Spring into Seam, Part 3: Persistence for two

Sparks fly (and so does data) when Spring shares Seam's persistence context

Cover image
 

An excerpt from Seam in Action

By Dan Allen

Published by Manning Publications

ISBN: 1933988401

So far in the Spring into Seam series, you've learned how to build Seam-Spring hybrid components and how to add stateful behavior to Spring beans with help from JBoss Seam. In this final article, you'll learn how to coax Seam and Spring into sharing a single persistence context -- the pinnacle feat of Spring-Seam integration.

Spring and JBoss Seam are both powerful and popular frameworks for Java development -- and they also complement one another. In previous installments in this series (excerpted from Seam in Action) you've seen how to build hybrid components that can participate in both frameworks and learned how Seam can enhance Spring beans by making them stateful. In this third and final article in the series, you'll see that one of Seam's best features -- its conversation-scoped persistence context -- can also solve one of Spring's greatest weaknesses. This feature is by far the most compelling reason for Spring developers to incorporate Seam into their development toolbox. As is customary, I have saved the best for last.

For everything except extending the persistence context, the template classes in Spring's object-relational mapping (ORM) module offer a convenient way to manage the Hibernate Session or Java Persistence API (JPA) EntityManager. But where Spring's ORM support breaks down is in its mishandling of the persistence context. Spring can scope the persistence context anywhere from a single operation (method call) to an entire request. But out of the box, it cannot go any further. Spring Web Flow, an extension module for Spring, does offer a solution to manage an extended persistence context over the course of a flow, but Seam's persistence context management is arguably more versatile overall.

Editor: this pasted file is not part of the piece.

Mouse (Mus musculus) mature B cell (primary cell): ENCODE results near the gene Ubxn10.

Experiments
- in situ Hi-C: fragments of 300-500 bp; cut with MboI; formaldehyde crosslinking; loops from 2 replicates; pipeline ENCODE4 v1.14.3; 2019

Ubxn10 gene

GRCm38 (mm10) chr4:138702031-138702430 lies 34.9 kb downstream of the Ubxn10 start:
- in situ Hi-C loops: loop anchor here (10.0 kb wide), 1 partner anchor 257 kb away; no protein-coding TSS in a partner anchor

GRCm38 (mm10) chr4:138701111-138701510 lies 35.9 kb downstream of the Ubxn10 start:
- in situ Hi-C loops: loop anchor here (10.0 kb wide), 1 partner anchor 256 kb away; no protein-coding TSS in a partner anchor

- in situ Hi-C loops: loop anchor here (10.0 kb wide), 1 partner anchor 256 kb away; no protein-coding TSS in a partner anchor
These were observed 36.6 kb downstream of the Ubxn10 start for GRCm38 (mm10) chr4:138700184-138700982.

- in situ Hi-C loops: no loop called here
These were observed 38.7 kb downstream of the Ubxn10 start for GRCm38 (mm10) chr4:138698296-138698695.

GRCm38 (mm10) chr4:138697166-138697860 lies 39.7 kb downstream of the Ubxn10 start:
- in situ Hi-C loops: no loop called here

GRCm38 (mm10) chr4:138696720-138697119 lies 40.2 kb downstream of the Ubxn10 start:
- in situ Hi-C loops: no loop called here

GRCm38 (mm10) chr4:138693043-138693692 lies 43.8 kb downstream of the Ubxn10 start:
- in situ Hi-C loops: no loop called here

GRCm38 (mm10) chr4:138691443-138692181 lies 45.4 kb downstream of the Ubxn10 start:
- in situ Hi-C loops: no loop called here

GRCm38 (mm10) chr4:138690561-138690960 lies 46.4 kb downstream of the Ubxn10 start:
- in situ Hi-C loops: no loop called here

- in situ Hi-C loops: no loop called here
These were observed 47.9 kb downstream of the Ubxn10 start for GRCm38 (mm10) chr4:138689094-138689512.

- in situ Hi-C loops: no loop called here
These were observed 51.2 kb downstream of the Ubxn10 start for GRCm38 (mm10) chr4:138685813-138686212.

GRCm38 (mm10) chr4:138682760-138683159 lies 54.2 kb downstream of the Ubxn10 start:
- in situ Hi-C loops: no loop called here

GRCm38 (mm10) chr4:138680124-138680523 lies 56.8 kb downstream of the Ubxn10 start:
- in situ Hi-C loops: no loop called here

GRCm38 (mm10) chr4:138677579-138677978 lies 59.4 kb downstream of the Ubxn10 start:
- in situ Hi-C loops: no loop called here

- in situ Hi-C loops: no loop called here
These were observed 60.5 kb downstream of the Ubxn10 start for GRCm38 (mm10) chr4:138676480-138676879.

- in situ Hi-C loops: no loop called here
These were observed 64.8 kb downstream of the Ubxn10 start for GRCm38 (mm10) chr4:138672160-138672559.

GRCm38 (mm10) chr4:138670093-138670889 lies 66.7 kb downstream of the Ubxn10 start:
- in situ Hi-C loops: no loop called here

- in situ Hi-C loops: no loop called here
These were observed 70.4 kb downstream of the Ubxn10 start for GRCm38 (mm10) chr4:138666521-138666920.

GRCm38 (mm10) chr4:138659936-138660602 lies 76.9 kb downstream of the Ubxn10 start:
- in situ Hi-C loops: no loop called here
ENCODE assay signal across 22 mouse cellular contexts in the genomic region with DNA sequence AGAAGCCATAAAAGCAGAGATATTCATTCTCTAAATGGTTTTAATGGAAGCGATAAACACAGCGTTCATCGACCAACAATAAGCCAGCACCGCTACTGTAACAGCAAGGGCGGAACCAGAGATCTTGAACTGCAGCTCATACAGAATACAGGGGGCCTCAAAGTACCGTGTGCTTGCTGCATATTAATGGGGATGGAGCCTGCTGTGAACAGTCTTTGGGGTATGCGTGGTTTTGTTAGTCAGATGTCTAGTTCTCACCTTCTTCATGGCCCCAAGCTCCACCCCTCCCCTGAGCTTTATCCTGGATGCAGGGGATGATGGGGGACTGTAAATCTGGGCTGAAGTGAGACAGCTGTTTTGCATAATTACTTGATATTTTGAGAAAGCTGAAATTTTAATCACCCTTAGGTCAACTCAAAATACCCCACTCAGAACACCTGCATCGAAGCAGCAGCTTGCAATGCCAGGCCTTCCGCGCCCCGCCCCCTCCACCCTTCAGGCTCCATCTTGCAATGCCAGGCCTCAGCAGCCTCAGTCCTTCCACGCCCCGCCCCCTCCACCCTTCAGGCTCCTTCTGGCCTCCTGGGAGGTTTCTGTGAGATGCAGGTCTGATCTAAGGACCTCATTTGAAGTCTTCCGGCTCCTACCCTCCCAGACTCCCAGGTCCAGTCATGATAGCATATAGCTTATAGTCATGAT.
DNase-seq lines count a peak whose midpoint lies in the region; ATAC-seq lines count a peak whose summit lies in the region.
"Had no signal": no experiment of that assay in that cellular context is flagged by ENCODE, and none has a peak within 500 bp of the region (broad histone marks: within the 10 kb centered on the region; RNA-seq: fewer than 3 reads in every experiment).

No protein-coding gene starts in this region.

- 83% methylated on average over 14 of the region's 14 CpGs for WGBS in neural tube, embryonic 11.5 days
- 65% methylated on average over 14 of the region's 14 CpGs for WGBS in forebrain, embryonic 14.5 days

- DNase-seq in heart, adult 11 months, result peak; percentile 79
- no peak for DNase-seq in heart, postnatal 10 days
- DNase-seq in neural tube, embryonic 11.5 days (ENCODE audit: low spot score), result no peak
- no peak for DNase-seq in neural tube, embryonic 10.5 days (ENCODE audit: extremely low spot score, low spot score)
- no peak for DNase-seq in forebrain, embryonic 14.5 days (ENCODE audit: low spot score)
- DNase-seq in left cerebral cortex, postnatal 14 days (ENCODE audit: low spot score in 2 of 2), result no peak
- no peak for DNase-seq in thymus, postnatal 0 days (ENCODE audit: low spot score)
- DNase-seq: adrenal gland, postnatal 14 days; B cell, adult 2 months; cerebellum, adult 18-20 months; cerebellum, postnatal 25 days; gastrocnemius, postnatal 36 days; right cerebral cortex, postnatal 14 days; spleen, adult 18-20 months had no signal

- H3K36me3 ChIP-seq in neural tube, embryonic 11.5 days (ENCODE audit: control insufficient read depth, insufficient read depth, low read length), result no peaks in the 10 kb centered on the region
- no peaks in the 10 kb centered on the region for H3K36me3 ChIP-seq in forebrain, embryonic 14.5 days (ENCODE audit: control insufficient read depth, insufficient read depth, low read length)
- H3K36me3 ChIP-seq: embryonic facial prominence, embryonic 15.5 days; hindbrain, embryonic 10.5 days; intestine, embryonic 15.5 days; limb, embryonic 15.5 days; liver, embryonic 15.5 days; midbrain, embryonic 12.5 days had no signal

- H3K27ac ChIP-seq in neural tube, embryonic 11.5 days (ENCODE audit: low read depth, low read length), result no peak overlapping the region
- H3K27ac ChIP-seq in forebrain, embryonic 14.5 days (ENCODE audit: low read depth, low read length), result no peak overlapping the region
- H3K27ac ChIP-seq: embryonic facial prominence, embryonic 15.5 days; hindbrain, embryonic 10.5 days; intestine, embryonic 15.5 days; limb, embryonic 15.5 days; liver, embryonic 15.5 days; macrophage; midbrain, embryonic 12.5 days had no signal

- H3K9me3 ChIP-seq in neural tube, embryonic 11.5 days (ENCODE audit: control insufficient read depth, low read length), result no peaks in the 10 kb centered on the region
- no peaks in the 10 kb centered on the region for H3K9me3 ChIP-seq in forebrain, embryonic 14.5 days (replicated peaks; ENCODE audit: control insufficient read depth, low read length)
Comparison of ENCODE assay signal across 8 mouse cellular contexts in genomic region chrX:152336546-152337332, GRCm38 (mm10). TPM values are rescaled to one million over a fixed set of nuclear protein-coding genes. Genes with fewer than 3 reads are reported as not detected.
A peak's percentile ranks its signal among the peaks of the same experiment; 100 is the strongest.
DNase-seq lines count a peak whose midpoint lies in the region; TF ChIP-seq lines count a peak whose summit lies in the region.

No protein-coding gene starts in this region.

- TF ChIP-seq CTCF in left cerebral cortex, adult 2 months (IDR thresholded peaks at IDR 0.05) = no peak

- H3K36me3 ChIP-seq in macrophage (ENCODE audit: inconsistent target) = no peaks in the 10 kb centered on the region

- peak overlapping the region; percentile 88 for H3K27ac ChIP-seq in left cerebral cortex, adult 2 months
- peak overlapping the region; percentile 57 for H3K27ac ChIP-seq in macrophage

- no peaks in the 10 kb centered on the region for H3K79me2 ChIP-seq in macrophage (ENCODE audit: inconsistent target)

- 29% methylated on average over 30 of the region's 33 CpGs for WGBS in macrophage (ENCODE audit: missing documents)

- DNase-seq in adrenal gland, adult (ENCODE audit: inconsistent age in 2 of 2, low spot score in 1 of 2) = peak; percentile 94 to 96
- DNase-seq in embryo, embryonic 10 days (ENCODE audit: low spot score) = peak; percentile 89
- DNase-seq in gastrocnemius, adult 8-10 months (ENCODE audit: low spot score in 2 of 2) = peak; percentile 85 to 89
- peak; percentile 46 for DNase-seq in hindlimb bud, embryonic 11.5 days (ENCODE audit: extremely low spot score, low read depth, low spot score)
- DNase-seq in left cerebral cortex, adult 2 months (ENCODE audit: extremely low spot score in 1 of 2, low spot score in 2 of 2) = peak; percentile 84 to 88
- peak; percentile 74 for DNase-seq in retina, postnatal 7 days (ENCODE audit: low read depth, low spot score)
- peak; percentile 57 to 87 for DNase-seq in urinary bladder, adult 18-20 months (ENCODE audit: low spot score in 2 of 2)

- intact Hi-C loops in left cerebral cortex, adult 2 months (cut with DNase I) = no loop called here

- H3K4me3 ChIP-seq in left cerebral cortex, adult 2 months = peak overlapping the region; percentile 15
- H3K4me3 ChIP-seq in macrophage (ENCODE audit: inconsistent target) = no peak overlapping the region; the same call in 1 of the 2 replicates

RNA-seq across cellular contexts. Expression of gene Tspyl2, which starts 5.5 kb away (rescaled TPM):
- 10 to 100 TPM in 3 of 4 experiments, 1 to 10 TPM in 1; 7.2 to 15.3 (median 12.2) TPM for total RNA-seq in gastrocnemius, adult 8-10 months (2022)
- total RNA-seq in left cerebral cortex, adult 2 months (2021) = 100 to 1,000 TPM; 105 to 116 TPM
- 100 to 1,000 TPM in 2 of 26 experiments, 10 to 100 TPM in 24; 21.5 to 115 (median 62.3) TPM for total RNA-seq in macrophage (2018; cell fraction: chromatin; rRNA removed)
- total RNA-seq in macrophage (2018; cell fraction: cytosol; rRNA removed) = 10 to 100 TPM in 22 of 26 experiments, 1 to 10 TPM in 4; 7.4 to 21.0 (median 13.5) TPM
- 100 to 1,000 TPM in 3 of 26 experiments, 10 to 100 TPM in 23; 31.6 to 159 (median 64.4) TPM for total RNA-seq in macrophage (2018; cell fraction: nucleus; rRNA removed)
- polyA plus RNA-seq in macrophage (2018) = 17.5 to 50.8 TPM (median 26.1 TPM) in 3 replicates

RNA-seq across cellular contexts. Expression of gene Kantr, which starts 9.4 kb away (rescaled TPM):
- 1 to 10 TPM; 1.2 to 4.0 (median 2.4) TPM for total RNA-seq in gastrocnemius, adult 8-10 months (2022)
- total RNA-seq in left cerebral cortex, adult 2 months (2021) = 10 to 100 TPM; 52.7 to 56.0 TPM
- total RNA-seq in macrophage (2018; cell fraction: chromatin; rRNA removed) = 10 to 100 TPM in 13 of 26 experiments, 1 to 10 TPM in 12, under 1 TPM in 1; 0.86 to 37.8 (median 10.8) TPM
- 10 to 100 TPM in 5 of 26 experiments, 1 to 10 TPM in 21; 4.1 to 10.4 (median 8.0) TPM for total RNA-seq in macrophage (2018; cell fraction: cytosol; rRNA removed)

Let's look more closely at how Spring shanks the persistence context before diving into the configuration necessary to make the exchange of the Seam-managed persistence context possible. The way the persistence manager (the generic term for a Hibernate Session or JPA EntityManager) is handled turns out to be the biggest challenge in the effort to integrate Spring and Seam. It's akin to a custody battle over a child in a divorce. Only in this case, learning how to share the child (the persistence manager) is what ends up saving the marriage.

The problem with Spring's thread-local approach

Spring's ORM support for JPA and Hibernate improved dramatically in Spring 2.0. The JPA support framework can now assume responsibility for injecting an EntityManager instance into a @PersistenceContext field on a bean in a non-Java EE environment. (The annotation would typically be handled by the Java EE container.) The Hibernate package now leverages the thread-local Hibernate Session as returned by the getCurrentSession() method on the SessionFactory, by implementing the CurrentSessionContext contract rather than by introducing yet another proxy layer. However, Spring still imposes one key limitation as custodian of the persistence managers, which interferes with their function in stateful applications: Spring scopes the persistence context to the atomic transaction rather than to the business use case (e.g., the conversation).

Request-scoped persistence contexts

Let's start from the viewpoint of the OpenEntityManagerInViewFilter. Why is this filter needed in a Spring application? While persistence unit runtimes (e.g., EntityManagerFactory) are thread-safe, persistence managers (e.g., EntityManager) are not. The former can be stored in the application scope as a singleton. The later must be reserved for a given use case, which has traditionally been a single request. This filter binds the persistence manager to the thread that is processing the request so that the persistence context remains available for all persistence operations in that request. Without this filter, the best Spring can do is ensure that the persistence manager remains available for the lifetime of the transaction. The worst approach you can take with Spring is to allow the persistence manager to run free (not even binding it to a transaction), in which case a new instance is created for each persistence operation!

Since the persistence context is one the most compelling features of ORM, the OpenEntityManagerInViewFilter is at least a step in the right direction towards maximizing the value you are getting from the ORM. With the filter in place, Spring scopes the persistence manager to the thread using the bindResource() method of the TransactionSynchronizationManager, a page from Hibernate's playbook. (Hibernate can perform this work on its own, although the OpenSessionInViewFilter is still available as an alternative, serving the same role as its JPA counterpart.)

This thread-bound approach gives you the flexibility to lazy-load associations in the view layer from the same persistence manager that retrieved the primary entity instance (meaning that the instances do not become detached at any point during the request). However, the benefit dies with the thread (and, in turn, the request).

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